Accidental Archives

Public archiving utilities like archive.org are useful because they build snapshots of websites periodically and allow you to visit a copy of a website from the past. Archive.org strives to preserve the history of the internet, as many sites die and new sites take their domains. Because Archive.org stores historical snapshots of websites, sometimes dating back 20 years, the website is a goldmine for finding information that was once disclosed (purposefully or accidentally) but later removed. The particular screenshot in Figure4-5 is the home page of Wikipedia.org indexed in 2003—nearly two decades ago!

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Figure 4-5. Archive.org, a San Francisco-based nonprofit that has been around since 1996

Generally speaking, search engines will index data regarding a website but try to crawl that website periodically to keep their cache up to date. This means that for relevant current data you should look in a search engine, but for relevant historical data you might be better off looking at a website archive.

The New York Times is one of the most popular web-based media companies by traffic. If we look up its main website on Archive.org (https://www.nytimes.com), we will find that Archive.org has saved over 200,000 snapshots of the front page between 1996 and today.

Historical snapshots are particularly valuable if we know or can guess a point in time when a web application shipped a major release, or had a serious security vulnerability disclosed. When looking for subdomains, historical archives often disclose these via hyperlinks that were once exposed through the HTML or JS but are no longer visible in the live app.

If we right-click on an Archive.org snapshot in our browser and select “View source,” we can do a quick search for common URL patterns. A search for file:// might pull up a previously live download, while a search for https:// or http:// should bring up all of the HTTP hyperlinks.

We can automate the discovery of subdomains from an archive with these simple steps:

  1. Open 10 archives from 10 separate dates with significant time in between.

  2. Right-click “View source,” then press Ctrl-A to highlight all HTML.

  3. Press Ctrl-C to copy the HTML to your clipboard.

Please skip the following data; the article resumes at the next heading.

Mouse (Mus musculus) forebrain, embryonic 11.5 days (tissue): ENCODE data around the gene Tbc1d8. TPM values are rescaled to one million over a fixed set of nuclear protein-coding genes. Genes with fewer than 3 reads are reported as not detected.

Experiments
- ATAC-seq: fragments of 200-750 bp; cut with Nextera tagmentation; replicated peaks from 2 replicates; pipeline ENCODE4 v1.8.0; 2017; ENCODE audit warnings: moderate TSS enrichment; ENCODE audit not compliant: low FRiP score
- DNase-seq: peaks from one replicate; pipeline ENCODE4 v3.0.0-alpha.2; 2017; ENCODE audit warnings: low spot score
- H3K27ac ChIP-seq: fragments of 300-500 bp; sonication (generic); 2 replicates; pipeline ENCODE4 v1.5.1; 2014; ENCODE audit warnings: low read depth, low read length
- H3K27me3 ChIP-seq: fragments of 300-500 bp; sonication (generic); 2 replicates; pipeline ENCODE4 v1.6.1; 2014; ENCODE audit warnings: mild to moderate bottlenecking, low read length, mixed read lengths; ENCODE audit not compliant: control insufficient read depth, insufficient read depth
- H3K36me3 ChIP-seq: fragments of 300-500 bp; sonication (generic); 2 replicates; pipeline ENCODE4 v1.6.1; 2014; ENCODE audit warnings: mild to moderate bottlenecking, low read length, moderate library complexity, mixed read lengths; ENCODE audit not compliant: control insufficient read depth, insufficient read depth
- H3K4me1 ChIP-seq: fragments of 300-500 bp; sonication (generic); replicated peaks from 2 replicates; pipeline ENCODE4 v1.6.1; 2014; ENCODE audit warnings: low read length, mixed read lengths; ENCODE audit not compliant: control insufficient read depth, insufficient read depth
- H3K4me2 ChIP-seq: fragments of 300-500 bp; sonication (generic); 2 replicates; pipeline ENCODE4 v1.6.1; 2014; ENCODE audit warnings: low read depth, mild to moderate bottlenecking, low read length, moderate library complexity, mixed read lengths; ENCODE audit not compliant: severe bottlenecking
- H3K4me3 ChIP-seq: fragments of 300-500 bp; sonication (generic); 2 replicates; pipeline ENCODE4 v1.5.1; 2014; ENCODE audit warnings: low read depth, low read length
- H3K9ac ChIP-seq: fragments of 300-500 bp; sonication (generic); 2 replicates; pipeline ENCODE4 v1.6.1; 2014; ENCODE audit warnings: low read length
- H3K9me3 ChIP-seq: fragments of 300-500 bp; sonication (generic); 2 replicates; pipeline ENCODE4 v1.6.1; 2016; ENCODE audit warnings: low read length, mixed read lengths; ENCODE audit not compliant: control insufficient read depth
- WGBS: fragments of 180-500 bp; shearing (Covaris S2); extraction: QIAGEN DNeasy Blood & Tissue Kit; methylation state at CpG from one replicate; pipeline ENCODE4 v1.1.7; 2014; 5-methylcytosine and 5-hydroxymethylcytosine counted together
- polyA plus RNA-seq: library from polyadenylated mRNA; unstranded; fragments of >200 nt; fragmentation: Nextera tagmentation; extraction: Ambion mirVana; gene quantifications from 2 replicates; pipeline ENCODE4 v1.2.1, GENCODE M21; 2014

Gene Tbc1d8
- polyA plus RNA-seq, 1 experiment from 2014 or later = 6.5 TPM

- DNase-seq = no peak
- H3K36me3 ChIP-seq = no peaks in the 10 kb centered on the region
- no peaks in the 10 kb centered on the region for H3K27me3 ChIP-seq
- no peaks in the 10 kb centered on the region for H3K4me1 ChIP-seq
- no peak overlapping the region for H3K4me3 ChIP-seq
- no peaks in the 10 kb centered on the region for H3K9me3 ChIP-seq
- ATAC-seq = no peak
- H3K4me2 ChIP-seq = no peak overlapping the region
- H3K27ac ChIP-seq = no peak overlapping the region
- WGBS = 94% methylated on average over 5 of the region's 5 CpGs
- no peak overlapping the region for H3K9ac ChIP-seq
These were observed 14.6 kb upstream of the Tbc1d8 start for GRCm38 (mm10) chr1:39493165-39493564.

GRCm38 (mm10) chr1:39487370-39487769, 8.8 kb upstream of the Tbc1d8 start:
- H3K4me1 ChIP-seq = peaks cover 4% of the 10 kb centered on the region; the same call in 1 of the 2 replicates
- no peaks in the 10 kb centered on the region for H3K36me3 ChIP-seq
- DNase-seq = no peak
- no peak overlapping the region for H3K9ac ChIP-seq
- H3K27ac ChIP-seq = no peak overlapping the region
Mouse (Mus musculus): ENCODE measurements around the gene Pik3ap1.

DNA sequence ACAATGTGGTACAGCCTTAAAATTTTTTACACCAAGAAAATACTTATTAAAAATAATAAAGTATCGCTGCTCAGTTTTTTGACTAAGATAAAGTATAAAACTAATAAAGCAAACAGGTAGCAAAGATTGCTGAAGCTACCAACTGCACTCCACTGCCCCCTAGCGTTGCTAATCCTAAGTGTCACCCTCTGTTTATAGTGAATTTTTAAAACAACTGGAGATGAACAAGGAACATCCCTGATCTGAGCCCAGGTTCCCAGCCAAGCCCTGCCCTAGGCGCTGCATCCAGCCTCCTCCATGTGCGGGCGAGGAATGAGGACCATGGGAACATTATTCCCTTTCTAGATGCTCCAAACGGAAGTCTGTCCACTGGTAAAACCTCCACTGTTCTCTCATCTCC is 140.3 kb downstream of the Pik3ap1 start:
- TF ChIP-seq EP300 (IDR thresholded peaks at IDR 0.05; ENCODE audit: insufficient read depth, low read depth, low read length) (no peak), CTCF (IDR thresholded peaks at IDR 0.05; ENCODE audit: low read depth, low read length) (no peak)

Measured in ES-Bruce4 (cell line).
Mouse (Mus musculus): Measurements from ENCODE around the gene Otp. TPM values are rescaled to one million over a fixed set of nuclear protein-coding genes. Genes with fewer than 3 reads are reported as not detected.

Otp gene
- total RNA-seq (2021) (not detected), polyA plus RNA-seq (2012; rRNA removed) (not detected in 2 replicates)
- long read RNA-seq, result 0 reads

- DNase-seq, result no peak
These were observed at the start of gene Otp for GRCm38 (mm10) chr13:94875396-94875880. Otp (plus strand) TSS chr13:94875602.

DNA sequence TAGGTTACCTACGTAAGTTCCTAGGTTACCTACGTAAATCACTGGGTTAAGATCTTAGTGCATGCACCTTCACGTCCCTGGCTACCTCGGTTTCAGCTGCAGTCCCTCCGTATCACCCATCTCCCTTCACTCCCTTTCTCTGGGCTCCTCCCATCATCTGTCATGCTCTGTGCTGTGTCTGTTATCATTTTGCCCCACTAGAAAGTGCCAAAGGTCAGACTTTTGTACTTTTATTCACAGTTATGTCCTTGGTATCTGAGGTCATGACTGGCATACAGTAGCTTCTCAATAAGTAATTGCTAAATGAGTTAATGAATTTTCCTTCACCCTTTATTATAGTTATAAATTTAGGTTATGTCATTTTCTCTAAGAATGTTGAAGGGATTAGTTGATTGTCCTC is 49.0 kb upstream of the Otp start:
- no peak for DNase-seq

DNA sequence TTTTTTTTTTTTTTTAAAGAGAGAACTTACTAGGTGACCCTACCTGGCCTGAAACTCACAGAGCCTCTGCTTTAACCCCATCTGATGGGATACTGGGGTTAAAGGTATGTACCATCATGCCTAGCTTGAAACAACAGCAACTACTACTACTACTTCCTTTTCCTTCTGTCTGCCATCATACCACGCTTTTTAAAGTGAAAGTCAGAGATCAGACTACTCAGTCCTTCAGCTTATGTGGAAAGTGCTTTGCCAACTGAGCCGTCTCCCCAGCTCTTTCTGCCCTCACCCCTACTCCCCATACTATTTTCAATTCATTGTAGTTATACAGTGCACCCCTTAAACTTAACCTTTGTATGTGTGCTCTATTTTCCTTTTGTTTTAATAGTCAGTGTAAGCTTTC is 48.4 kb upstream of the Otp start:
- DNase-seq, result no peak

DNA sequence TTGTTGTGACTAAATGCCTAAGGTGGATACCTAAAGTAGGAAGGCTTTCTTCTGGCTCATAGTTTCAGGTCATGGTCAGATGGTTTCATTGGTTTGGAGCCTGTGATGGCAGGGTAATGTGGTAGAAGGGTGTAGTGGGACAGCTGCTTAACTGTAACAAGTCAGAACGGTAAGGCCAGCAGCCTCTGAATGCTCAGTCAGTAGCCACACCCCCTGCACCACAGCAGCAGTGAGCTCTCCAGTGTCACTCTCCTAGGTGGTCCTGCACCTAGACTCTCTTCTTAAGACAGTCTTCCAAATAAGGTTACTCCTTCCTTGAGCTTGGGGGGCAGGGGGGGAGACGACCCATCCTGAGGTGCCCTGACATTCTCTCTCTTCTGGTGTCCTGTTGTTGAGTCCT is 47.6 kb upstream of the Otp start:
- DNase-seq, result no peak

4. Create a file on your desktop named legacy-source.html.

  5. Press Ctrl-V to paste the source code from an archive into the file.

  6. Repeat this for each of the nine other archives you opened.

  7. Open this file in your favorite text editor (VIM, Atom, VSCode, etc.).

  8. Perform searches for the most common URL schemes:

    • http://

    • https://

    • file://

    • ftp://

    • ftps://

You can find a full list of browser-supported URL schemes in the specification document, which is used accross all major browsers to define which schemes should be supported.

Social Snapshots

Every major social media website today makes its money from the sale of user data, which depending on the platform can include public posts, private posts, and even direct messages in some cases.

Unfortunately, today’s major social media companies go to great efforts to convince users that their most private data is secure. This is often done through marketing messages that describe the great lengths undertaken to keep customers’ data out of reach. However, this is often only said in order to assist in attracting and maintaining active users. Very few countries have laws and lawmakers modernized enough to enforce the legitimacy of any of these claims. It is likely that many users of these sites do not fully understand what data is being shared, by what methods it is being shared, and for what goals this data is being consumed.

Finding subdomains for a company-sponsored pen test via social media data would not be found unethical by most. However, I implore you to consider the end user when you use these APIs in the future for more targeted recon.

For the sake of simplicity, we will take a look at the Twitter API as a recon example. Keep in mind, however, that every major social media company offers a similar suite of APIs typically following a similar API structure. The concepts required to query and search through tweet data from the Twitter API can be applied to any other major social media network.

Twitter API

Twitter has a number of offerings for searching and filtering through their data (see Figure4-6). These offerings differ in scope, feature set, and data set. This means the more data you want access to and the more ways you wish to request and filter that data, the more you will have to pay. In some cases, searches can even be performed against Twitter’s servers instead of locally. Keep in mind that doing this for malicious purposes is probably against Twitter’s ToS, so this usage should be restricted to white hat only.

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Figure 4-6. Twitter’s API developer docs will quickstart your ability to search and filter through user data

At the very bottom tier, Twitter offers a trial “search API” that allows you to sift through 30 days’ worth of tweets, provided you request no more than 100 tweets per query, and query no more than 30 times per minute. With the free tier API, your total monthly queries are also capped at 250. It will take about 10 minutes’ worth of queries to acquire the maximum monthly dataset offered at this tier. This means you can only analyze 25,000 tweets without paying for a more advanced membership tier.

These limitations can make coding tools to analyze the API a bit difficult. If you require Twitter for recon in a work-sponsored project, you may want to consider upgrading or looking at other data sources.